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Baricitinib May Not Increase Infections in Rheumatoid Arthritis

Baricitinib May Not Increase Infections in Rheumatoid Arthritis

The rates of serious infection incidents were similar in baricitinib-treated and placebo-treated patients with moderate-to-severe rheumatoid arthritis in a new pooled analysis of data from eight Olumiant® (baricitinib) clinical trials.

In addition, two years of baricitinib treatment significantly lowered the rate of joint damage progression and maintained an overall low disease activity throughout the treatment period, according to new data from the long-term extension of Phase 3 trials.

The results were presented on June 16 at an oral presentation and two poster presentations at the 2017 European Congress of Rheumatology (EULAR) meeting in Madrid.

“Rheumatoid arthritis is a chronic disease that is often associated with serious infections,” said presenting author Kevin L. Winthrop, M.D., M.P.H., assistant professor at Oregon Health and Science University. “These results suggest that baricitinib treatment may not increase the incidence of serious infections in patients with moderate-to-severe rheumatoid arthritis compared to placebo.”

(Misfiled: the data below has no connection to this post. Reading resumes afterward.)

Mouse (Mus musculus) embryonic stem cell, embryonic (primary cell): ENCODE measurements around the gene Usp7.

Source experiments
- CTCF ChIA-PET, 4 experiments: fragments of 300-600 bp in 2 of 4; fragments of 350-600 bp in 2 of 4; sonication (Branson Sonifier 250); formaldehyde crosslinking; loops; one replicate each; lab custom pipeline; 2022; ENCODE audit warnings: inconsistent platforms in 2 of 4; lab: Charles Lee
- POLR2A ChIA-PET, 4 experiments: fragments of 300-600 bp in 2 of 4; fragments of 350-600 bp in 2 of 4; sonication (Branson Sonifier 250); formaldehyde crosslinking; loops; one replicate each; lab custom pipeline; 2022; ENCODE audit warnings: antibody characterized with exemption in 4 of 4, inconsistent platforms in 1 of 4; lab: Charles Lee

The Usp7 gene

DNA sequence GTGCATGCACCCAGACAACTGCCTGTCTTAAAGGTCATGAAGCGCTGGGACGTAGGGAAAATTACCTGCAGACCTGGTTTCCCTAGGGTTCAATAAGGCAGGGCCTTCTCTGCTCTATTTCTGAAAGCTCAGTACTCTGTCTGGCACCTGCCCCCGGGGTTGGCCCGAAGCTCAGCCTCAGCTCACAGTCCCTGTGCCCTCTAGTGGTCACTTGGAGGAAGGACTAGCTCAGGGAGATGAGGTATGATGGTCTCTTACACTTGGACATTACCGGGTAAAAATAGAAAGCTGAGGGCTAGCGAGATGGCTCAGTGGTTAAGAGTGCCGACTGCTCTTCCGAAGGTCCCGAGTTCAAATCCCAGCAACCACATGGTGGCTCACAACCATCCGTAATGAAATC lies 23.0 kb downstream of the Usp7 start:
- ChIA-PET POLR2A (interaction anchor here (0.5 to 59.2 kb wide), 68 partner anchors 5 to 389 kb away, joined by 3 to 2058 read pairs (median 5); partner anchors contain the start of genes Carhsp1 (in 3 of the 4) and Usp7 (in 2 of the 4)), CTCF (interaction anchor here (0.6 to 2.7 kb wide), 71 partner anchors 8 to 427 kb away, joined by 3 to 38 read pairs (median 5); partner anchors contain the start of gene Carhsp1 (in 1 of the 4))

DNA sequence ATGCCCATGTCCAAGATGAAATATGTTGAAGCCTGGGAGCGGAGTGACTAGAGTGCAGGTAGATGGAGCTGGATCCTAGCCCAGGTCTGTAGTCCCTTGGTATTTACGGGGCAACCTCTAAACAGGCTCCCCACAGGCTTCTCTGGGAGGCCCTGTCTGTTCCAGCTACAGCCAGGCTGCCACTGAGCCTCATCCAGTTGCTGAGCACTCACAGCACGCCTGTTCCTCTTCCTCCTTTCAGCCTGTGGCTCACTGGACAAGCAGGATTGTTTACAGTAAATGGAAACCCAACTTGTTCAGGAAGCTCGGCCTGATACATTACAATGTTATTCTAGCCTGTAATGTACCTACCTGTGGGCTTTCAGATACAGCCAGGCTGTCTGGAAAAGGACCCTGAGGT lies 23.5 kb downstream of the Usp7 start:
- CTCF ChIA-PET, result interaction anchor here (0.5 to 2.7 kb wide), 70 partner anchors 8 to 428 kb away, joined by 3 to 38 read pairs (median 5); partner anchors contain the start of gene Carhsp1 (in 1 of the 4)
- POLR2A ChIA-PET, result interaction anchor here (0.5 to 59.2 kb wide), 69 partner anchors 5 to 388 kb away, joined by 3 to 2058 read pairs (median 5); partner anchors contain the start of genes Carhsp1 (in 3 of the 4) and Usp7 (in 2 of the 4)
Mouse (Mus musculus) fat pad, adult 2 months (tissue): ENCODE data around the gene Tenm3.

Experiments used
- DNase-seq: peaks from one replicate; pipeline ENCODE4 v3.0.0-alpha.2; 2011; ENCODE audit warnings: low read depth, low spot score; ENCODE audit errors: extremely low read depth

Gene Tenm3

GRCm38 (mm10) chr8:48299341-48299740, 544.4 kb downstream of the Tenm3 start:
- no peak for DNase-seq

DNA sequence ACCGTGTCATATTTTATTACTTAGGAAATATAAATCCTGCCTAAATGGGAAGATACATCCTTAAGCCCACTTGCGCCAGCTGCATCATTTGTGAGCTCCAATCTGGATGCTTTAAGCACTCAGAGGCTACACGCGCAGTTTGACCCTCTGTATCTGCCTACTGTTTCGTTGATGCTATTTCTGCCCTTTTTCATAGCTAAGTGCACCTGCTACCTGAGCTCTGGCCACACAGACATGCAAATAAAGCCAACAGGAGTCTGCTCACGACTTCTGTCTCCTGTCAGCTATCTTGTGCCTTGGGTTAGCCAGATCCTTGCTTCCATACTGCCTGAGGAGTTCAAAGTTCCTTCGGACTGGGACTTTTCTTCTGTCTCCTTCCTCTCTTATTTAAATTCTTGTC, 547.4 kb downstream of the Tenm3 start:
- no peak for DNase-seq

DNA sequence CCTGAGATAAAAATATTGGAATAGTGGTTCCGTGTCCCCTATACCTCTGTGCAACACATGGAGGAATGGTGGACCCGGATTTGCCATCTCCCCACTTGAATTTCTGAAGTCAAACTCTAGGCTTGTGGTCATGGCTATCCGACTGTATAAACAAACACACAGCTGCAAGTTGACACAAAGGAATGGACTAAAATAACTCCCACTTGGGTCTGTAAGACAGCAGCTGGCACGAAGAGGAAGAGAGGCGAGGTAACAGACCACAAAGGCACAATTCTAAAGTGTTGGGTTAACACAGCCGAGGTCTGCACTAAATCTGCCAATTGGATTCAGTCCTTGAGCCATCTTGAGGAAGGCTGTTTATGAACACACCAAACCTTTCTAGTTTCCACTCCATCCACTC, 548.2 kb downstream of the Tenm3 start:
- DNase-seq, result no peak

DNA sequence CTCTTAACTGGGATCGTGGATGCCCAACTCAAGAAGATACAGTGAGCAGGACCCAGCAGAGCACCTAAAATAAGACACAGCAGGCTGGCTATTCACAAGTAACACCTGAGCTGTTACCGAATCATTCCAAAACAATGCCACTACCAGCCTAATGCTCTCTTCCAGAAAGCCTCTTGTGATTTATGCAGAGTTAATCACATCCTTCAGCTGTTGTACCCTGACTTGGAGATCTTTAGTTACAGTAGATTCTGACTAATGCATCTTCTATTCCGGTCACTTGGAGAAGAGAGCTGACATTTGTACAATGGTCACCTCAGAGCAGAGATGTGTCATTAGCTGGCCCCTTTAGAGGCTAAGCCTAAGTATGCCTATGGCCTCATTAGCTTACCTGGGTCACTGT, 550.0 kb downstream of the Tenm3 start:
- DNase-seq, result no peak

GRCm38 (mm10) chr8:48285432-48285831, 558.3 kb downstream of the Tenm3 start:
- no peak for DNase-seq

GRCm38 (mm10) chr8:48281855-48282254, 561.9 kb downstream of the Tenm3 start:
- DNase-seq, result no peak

A Once-daily Oral JAK Inhibitor

Olumiant® (baricitinib) is a once-daily oral JAK inhibitor currently in clinical studies for inflammatory and autoimmune diseases. The drug is indicated for the treatment of moderate to severe active rheumatoid arthritis in adult patients who have responded inadequately to or who are intolerant to one or more disease-modifying antirheumatic drugs. Olumiant may be used as monotherapy or in combination with methotrexate.

During the first 24 weeks of treatment in six trials, incidence rates of serious infections in the baricitinib (4 mg) and placebo groups were 3.8 and 4.2 per 100 patient-years, respectively.

In a set of four clinical trials, incidence rates of serious infections per 100 patient-years in the 2 mg and 4 mg groups were 4.2 and 5.7, respectively, compared with 5.1 in the placebo group in this set.

The study also identified the key risk factors for serious infections: concomitant corticosteroids use, prior biologics use, non-normal BMI, Asian region of enrollment, and advancing age.


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